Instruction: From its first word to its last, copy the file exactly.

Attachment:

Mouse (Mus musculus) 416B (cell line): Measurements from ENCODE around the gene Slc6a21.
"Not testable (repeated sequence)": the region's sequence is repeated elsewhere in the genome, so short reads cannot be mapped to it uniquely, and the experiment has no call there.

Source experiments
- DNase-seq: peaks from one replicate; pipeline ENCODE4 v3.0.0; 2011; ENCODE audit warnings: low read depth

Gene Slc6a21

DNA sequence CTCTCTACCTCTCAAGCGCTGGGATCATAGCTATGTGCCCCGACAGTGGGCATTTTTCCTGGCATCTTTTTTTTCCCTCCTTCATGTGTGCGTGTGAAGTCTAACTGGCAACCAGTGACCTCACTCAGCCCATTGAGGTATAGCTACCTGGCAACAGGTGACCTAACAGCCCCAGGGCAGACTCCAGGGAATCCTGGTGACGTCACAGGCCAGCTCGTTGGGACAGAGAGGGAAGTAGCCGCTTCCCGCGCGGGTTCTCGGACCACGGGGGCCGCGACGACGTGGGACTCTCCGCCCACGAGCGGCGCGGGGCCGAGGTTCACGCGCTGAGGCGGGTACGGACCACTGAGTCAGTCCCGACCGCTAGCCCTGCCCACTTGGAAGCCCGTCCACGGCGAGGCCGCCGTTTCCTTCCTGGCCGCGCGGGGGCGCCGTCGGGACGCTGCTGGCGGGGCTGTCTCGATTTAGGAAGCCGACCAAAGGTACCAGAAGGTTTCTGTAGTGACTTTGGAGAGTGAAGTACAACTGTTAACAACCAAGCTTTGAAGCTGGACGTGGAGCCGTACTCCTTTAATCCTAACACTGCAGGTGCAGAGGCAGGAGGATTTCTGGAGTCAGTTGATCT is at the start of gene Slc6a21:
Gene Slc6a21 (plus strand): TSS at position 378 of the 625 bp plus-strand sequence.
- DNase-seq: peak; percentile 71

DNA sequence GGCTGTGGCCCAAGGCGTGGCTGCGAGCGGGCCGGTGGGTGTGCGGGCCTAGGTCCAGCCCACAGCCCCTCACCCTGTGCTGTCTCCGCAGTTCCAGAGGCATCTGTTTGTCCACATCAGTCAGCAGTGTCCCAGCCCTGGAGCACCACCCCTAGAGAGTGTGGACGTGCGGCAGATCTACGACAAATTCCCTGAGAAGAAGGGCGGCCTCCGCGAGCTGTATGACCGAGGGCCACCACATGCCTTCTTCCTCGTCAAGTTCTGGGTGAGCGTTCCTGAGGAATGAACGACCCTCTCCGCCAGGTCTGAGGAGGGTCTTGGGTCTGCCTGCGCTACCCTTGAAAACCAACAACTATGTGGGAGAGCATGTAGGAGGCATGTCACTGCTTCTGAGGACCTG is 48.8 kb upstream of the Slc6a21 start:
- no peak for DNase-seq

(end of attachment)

Mouse (Mus musculus) 416B (cell line): Measurements from ENCODE around the gene Slc6a21.
"Not testable (repeated sequence)": the region's sequence is repeated elsewhere in the genome, so short reads cannot be mapped to it uniquely, and the experiment has no call there.

Source experiments
- DNase-seq: peaks from one replicate; pipeline ENCODE4 v3.0.0; 2011; ENCODE audit warnings: low read depth

Gene Slc6a21

DNA sequence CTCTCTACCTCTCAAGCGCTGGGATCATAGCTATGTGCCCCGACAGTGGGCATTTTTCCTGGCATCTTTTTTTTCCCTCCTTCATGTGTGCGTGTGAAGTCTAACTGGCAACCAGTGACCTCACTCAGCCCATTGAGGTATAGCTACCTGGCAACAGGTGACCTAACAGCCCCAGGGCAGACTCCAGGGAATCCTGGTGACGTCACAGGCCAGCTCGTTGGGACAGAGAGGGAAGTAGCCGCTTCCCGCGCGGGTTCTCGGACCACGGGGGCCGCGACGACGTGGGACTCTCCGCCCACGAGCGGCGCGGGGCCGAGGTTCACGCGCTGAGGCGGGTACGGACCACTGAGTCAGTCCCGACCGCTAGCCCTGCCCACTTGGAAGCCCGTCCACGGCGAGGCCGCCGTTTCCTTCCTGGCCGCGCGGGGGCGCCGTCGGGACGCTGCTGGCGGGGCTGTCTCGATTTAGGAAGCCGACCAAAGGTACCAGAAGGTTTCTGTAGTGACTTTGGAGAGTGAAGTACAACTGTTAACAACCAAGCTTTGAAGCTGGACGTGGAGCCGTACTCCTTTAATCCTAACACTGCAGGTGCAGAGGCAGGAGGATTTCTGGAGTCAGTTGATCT is at the start of gene Slc6a21:
Gene Slc6a21 (plus strand): TSS at position 378 of the 625 bp plus-strand sequence.
- DNase-seq: peak; percentile 71

DNA sequence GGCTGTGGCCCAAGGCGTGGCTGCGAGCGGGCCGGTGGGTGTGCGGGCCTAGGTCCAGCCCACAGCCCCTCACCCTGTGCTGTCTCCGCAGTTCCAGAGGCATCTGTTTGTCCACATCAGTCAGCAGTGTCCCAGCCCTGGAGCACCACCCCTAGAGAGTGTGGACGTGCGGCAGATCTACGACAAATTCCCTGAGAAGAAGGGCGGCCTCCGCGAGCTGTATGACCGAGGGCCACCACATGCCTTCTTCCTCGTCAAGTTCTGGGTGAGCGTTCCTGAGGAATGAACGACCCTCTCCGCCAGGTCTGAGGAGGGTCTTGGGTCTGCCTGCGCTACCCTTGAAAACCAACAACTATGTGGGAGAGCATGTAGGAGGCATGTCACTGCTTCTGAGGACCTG is 48.8 kb upstream of the Slc6a21 start:
- no peak for DNase-seq